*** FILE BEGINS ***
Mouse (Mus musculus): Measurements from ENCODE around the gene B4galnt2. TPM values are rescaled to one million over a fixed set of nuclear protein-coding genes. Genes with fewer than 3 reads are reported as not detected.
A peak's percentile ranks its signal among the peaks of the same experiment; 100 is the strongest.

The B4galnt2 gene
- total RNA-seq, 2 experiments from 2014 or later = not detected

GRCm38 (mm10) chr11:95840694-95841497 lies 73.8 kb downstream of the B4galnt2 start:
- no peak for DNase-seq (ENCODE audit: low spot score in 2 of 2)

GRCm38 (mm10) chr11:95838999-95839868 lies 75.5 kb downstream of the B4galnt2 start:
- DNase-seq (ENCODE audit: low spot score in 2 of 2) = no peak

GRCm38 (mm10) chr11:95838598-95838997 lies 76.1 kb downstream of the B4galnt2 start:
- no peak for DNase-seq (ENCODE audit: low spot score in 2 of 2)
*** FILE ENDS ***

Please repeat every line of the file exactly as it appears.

Mouse (Mus musculus): Measurements from ENCODE around the gene B4galnt2. TPM values are rescaled to one million over a fixed set of nuclear protein-coding genes. Genes with fewer than 3 reads are reported as not detected.
A peak's percentile ranks its signal among the peaks of the same experiment; 100 is the strongest.

The B4galnt2 gene
- total RNA-seq, 2 experiments from 2014 or later = not detected

GRCm38 (mm10) chr11:95840694-95841497 lies 73.8 kb downstream of the B4galnt2 start:
- no peak for DNase-seq (ENCODE audit: low spot score in 2 of 2)

GRCm38 (mm10) chr11:95838999-95839868 lies 75.5 kb downstream of the B4galnt2 start:
- DNase-seq (ENCODE audit: low spot score in 2 of 2) = no peak

GRCm38 (mm10) chr11:95838598-95838997 lies 76.1 kb downstream of the B4galnt2 start:
- no peak for DNase-seq (ENCODE audit: low spot score in 2 of 2)